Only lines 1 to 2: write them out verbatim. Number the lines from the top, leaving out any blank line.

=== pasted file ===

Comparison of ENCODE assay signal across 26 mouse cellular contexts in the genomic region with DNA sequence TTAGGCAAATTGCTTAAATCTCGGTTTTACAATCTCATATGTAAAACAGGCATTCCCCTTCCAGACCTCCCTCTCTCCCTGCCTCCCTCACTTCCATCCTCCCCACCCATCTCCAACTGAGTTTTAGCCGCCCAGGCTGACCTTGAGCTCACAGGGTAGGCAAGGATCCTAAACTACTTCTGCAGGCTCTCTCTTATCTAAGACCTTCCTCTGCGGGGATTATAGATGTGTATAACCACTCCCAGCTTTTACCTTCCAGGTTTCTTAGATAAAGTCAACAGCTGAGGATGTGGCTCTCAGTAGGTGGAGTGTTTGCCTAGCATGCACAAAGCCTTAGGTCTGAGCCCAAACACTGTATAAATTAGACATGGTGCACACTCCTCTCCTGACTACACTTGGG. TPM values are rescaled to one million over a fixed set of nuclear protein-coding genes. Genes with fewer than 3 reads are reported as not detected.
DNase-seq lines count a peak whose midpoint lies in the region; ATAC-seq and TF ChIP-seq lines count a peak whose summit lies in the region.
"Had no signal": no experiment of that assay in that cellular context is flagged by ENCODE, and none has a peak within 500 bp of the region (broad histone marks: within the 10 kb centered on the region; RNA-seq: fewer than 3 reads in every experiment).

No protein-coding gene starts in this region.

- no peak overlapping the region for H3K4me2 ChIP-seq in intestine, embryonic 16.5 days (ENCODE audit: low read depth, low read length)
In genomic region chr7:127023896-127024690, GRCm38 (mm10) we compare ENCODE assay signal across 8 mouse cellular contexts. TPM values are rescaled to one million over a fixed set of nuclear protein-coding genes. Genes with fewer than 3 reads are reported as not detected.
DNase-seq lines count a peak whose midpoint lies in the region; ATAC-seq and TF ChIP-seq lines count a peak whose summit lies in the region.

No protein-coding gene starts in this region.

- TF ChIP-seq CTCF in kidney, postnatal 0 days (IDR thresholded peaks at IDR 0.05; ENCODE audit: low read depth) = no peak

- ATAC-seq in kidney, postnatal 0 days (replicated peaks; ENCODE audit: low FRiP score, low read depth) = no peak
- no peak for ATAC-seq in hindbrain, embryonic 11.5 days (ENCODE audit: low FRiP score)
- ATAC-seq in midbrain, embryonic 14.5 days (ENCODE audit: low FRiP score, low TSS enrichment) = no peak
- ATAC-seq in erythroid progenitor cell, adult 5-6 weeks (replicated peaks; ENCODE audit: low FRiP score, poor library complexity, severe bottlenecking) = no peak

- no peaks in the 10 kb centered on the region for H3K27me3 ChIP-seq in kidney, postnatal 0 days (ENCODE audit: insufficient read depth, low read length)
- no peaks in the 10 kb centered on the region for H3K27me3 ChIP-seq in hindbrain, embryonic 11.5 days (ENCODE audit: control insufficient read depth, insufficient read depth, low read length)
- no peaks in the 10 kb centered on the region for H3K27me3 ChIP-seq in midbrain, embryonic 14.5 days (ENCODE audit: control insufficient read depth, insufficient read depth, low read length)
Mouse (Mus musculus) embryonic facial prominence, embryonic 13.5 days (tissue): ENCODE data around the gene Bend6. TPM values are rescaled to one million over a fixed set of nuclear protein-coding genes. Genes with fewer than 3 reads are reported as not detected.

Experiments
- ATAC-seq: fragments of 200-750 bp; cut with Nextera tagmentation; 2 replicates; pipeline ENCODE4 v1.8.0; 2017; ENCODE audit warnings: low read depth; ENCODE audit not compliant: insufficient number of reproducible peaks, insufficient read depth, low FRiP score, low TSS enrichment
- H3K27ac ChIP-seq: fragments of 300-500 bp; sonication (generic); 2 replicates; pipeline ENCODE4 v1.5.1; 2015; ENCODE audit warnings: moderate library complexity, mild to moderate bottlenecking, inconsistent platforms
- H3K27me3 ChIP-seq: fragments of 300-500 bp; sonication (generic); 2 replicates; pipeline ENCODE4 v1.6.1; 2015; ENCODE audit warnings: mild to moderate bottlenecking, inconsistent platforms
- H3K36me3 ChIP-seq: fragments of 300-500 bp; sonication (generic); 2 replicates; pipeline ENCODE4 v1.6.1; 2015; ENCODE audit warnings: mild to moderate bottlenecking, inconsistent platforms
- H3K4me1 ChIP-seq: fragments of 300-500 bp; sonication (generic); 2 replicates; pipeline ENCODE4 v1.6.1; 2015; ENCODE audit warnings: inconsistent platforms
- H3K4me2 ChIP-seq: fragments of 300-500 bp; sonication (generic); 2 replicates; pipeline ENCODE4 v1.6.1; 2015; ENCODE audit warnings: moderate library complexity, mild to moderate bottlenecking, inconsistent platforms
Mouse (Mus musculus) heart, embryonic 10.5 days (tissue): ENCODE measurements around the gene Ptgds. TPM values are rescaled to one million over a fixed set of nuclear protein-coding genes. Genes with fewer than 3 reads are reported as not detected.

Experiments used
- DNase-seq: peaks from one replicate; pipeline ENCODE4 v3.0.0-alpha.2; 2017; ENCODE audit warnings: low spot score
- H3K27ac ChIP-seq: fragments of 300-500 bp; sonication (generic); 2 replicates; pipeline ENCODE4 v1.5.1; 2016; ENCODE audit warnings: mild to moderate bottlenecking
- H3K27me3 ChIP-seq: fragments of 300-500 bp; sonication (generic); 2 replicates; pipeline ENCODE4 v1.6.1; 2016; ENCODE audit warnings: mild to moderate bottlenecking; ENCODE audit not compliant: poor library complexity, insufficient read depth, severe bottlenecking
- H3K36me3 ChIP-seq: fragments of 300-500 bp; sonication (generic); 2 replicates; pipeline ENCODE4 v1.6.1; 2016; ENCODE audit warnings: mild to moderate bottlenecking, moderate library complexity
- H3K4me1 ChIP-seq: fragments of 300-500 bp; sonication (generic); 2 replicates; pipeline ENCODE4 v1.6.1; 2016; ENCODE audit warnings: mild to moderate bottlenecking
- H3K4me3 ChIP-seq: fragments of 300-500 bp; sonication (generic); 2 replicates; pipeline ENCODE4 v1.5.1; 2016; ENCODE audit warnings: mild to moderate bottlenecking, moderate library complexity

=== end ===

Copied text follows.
Comparison of ENCODE assay signal across 26 mouse cellular contexts in the genomic region with DNA sequence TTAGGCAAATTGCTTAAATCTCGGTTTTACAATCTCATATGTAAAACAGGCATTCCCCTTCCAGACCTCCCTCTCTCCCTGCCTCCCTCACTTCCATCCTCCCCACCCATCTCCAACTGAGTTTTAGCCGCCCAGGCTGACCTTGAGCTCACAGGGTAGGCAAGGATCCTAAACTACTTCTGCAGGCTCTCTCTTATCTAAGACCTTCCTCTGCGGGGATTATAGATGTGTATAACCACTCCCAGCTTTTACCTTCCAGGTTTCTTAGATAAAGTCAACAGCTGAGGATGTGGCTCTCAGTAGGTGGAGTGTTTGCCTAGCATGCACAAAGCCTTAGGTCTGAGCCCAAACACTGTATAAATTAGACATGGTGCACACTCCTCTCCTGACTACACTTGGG. TPM values are rescaled to one million over a fixed set of nuclear protein-coding genes. Genes with fewer than 3 reads are reported as not detected.
DNase-seq lines count a peak whose midpoint lies in the region; ATAC-seq and TF ChIP-seq lines count a peak whose summit lies in the region.